Image via WikipediaI'll take a break from political stories for a moment to talk about Christmas and how people are capable of incremental change.
This year was my first Christmas away from my family in South Carolina in 42 years. Although our holidays have gotten smaller and smaller as we've aged and grandparents and parents have passed away. No longer did we get together on Christmas day with extended family of cousins and aunts and uncles with the celebration sometimes numbering nearly 100 people. Over the past 15 years our holiday celebration had shrunk to my my sister, her children, Michael and myself. Sometimes my brother and his wife might attend but they were often busy with their own families and his in-laws.
Yet, despite the shrinkage of our family celebration I still felt a bit strange not being with my own family. For the past almost 11 years with Michael in South Carolina and the chill with his father we'd always celebrated with my folks. This year, we're in Arizona and near his family so we'd be spending the holiday with them.
Although I've gotten to know his family much better over the past year and have always had a great relationship with his sister and most of his siblings, I was a bit concerned. Sure, there was a thaw with his dad beginning about two years ago when Michael was diagnosed with cancer and I was sick and awaiting a transplant. But, the steps had been very small. They began with a handshake and his ability to talk to me on the phone for a moment before asking for Michael. Just calling our home was a big step since for the first 8 years of our relationship he refused to call for fear, I assume, of me answering the phone.
But, now I've stayed in his home (albeit in separate bedrooms) during recent visits to Prescott Valley and we've gotten to know each other better. I think in some ways I broke down his stereotypes of what a gay man should be. After all, I used to be a competition marksman for black powder weapons, I am well versed in military history, and I don't lisp and swish.
Yet, I was a bit concerned this year. He is very Catholic and the Pope recently issued another invective against gay people saying we were as much a threat to human survival as Global Warming. How would this latest pronouncement chill the air?
With some trepidation I set off with Michael to Prescott Valley. Yet, all seemed well when we arrived. As always his father rose to shake my hand and we chatted about family stories. His story of meeting and marrying his wife is very similar to my own parents who met after World War II. I shared that with him.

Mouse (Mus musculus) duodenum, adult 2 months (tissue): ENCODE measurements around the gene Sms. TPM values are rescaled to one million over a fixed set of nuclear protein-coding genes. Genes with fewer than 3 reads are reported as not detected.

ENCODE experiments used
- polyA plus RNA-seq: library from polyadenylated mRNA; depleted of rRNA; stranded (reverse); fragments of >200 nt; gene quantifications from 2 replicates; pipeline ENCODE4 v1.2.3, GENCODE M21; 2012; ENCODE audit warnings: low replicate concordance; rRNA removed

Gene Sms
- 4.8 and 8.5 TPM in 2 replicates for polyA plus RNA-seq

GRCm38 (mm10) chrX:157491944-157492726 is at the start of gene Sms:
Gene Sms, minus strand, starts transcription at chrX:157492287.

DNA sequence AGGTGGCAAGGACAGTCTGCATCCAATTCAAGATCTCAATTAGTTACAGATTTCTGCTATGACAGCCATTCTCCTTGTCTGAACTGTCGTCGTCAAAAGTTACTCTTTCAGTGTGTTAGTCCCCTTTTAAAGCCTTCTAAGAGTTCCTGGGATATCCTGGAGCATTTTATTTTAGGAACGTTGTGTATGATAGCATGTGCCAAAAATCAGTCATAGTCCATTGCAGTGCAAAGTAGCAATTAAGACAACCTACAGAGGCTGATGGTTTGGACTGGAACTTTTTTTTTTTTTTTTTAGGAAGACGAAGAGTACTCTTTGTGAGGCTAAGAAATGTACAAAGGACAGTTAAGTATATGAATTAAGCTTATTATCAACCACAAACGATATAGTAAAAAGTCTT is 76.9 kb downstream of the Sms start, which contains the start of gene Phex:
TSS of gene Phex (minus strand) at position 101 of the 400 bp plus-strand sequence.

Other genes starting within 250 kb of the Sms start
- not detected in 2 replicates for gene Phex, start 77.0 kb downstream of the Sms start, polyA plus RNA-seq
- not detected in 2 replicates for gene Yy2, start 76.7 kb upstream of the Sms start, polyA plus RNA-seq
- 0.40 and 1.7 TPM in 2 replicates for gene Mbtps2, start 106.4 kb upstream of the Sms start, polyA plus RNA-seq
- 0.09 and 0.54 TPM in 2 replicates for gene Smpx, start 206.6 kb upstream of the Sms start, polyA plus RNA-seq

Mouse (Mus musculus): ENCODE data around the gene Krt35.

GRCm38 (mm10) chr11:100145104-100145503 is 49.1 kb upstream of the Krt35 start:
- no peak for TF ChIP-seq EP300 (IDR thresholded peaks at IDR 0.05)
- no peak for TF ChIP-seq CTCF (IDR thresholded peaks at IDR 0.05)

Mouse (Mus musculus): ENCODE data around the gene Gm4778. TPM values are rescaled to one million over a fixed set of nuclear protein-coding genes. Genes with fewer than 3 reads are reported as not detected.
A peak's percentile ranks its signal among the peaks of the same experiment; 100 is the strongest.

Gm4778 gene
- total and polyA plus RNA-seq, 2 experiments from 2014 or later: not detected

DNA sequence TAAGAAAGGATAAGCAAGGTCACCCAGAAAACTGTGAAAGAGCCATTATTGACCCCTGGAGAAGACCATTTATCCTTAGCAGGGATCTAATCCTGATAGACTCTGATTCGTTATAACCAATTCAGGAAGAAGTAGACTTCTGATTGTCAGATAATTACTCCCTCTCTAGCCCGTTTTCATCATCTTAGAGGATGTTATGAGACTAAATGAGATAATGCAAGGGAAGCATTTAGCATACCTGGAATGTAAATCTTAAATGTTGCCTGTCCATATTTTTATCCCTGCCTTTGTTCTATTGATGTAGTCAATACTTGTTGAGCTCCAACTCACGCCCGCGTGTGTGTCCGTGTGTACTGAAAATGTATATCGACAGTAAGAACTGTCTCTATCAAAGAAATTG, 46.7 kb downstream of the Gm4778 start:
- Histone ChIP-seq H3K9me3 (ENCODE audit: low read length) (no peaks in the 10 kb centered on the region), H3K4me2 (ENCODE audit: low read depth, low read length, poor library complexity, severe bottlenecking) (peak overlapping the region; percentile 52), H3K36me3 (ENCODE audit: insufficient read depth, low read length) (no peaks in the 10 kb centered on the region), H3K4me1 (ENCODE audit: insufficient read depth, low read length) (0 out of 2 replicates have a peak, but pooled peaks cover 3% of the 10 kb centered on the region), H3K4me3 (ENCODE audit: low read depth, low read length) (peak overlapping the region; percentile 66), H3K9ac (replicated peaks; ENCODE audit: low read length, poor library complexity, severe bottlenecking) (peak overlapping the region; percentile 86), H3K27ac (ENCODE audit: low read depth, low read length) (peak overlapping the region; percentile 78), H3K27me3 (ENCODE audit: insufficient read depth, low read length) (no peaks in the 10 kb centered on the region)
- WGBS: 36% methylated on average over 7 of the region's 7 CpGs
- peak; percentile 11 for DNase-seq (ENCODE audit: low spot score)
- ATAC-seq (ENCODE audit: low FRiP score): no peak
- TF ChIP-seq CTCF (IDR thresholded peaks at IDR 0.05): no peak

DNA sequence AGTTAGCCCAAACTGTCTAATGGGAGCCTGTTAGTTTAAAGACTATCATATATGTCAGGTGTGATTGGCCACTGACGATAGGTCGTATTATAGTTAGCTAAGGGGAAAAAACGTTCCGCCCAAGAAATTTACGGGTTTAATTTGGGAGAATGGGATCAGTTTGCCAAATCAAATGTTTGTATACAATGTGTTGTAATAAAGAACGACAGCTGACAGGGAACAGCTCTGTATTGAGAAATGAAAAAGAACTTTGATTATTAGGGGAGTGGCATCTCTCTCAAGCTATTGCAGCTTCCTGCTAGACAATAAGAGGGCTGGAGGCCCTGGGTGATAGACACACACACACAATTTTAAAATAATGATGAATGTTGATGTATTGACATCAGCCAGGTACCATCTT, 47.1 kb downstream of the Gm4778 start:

During the weekend he asked for my help a couple times with computer issues even though his Mac loving youngest kids got him a Mac and I know zip about them. Still, with a bit of research I was able to fix his issues for him and he seemed somewhat impressed.
I thought that Christmas night I had made a major error. I was giving Michael's sister a deck of my tarot cards and a box. She has long been interested in Tarot and I've given her some lessons in the past. I had planned to give her the cards after their dad went home for the evening but Michael handed her the package with him sitting directly across. Later, Sandy would laugh and tell me the expression on my face was priceless when I saw the package handed across. Yet, their dad said nothing about the gift. I expected the next morning to hear some disapproving remark but he was as cheerful as ever.
We were leaving on Friday to drive back to Tucson and after a lunch at Applebee's we returned to his house to gather our things and get on the road. As we were saying our goodbyes he gave me a wonderful present.
As always I reached out my hand to shake his. He grasped my hand and pulled me toward him and gave me a hug. My breath caught. I was actually getting a hug from a man who had once considered me the ruin of his son. A man who had rather his own son not attend his 50th wedding anniversary than to bring me along was wrapping me in a warm embrace. A man who for 8 years pretended I did not exist was now welcoming me into his arms.
That was the nicest Christmas gift I have ever received. In that one moment he restored my faith that people can change and grow and that with time and understanding we can heal and come together.